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12
Is Confrontation a Leadership Skill
June 12, 2017

By Dr. Michael Wodlinger, Quebec Representative

Is confrontation a spiritual leadership skill?  What an interesting question this is.  In my previous life as a university professor, I engaged in research-based argument for my livelihood.  In my 

undergraduate- and graduate-level classes, I used confrontation as a teaching tool to encourage and even challenge my students to reach higher and dig deeper in defending and supporting their positions.  I was not surprised when I discovered early on that many, if not most, students entering the program lacked basic critical thinking skills.  These don’t come naturally to people and, unfortunately, given that most school curricula are focused on content and not process, the vast majority of public school system graduates are not trained to be critical thinkers.  This is to the advantage of the governing structure of society – but that’s another issue.

Let us go to Scripture to find Godly examples of confrontation.  In Matthew 18:15-16, Adonai Yeshua, the Lord Jesus, commands us: “If your brother sins against you, go and rebuke him in private. If he listens to you, you have won your brother. But if he won’t listen, take one or two more with you, so that by the testimony of two or three witnesses every fact may be established.”  This is an example of positive confrontation and is an essential skill in the spiritual toolbox of every believer.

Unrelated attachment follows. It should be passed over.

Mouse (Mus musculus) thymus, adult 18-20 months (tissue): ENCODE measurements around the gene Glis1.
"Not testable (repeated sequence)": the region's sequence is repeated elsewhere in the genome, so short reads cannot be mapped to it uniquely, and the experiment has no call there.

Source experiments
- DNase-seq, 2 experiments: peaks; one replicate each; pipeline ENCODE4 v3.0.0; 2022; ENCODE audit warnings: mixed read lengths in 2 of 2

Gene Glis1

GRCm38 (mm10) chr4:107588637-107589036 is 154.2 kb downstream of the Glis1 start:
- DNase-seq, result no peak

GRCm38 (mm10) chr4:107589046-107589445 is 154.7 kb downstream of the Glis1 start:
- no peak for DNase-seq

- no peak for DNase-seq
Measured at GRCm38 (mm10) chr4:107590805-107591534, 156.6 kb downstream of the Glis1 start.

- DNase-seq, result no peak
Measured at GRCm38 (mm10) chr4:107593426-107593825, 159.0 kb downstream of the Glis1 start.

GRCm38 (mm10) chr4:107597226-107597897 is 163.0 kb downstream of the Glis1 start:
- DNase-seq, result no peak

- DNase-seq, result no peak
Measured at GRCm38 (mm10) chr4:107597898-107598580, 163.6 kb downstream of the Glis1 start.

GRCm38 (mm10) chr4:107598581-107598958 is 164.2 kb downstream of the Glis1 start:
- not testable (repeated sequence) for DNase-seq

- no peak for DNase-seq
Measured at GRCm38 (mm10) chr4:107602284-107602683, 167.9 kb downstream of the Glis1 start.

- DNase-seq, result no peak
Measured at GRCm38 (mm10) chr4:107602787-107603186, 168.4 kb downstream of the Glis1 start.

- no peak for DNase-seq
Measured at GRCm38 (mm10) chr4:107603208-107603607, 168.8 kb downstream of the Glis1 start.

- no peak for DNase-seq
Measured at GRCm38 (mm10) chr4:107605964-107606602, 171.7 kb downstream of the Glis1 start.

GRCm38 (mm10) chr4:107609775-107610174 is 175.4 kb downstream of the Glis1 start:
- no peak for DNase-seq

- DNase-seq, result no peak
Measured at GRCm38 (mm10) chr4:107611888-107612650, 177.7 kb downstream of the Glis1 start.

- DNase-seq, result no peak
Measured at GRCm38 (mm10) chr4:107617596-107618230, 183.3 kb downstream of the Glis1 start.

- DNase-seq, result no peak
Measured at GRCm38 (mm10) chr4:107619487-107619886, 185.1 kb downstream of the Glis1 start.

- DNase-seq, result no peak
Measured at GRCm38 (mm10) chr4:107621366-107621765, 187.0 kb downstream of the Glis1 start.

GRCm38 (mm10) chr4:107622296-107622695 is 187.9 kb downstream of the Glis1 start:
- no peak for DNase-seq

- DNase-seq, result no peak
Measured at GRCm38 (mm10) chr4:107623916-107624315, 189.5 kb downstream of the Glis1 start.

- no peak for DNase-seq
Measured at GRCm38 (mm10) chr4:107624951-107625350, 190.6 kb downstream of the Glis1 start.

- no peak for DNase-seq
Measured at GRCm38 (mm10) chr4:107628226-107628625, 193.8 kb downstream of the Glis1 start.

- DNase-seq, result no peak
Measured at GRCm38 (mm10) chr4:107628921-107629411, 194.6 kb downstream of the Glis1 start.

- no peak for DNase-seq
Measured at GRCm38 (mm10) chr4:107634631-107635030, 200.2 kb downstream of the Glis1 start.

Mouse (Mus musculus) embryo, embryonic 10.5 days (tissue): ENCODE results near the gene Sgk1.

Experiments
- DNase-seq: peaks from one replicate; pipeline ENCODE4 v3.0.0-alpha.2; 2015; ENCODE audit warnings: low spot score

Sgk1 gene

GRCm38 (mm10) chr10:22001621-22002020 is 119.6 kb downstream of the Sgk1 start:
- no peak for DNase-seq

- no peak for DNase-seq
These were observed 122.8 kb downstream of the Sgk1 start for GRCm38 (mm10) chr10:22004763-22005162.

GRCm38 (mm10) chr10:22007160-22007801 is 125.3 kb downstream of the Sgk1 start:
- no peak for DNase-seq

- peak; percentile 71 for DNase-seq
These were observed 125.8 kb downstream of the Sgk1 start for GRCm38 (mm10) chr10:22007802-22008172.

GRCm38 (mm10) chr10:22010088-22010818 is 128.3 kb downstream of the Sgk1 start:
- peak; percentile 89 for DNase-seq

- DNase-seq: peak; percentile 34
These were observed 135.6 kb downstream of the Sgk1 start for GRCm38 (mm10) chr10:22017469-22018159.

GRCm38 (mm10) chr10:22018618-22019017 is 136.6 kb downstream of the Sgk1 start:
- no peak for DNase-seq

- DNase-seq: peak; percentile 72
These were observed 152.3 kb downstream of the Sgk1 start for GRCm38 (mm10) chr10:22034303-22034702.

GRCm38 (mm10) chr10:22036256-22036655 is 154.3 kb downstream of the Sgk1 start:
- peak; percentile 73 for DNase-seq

There are also those who are commanded to be confrontational.  These brothers and sisters in Messiah are called “watchmen for the Lord.”  To understand this role more carefully, we must go to the Tanakh, the Hebrew Bible. 

First, in Isaiah 52:8 we are given one function of watchmen: “The voices of your watchmen -- they lift up their voices, shouting for joy together; for every eye will see when the Lord returns to Zion.” 

Then in Ezekiel 33:1-5, Yahweh shares with the prophet: “Son of man, speak to your people and tell them: Suppose I bring the sword against a land, and the people of that land select a man from among them, appointing him as their watchman, and he sees the sword coming against the land and blows his trumpet to warn the people.  Then, if anyone hears the sound of the trumpet but ignores the warning, and the sword comes and takes him away, his blood will be on his own head.  Since he heard the sound of the trumpet but ignored the warning, his blood is on his own hands. If he had taken warning, he would have saved his life.”  Here we read of those who have been appointed by their fellows to be there to warn the people of the impending time of judgment.  In our day, I make the assumption these are our pastors and spiritual leaders.  However, if they fail to heed the warning, then Yahweh makes it abundantly clear in verse 6: “If the watchman sees the sword coming but doesn’t blow the trumpet, so that the people aren’t warned, and the sword comes and takes away their lives, then they have been taken away because of their iniquity, but I will hold the watchman accountable for their blood.”

This passage does not teach that the watchman must change people’s ways.  Nor does it suggest he or she is responsible if the people do not change.  It is a clear warning to those who have been anointed to be watchmen: if you fail to warn the people in your community of impending danger, you will be held accountable for their suffering and blood.

Those of us in positions of leadership – watchmen – within our spiritual communities have a greater burden than members of those communities.  As you lead, I ask you to consider these questions carefully:

Are your messages, within Bible study or as messages from the pulpit, feel-good teachings?  Are they aimed at meeting what your community wants to hear? In these cases, as the ear fills, the soul empties.

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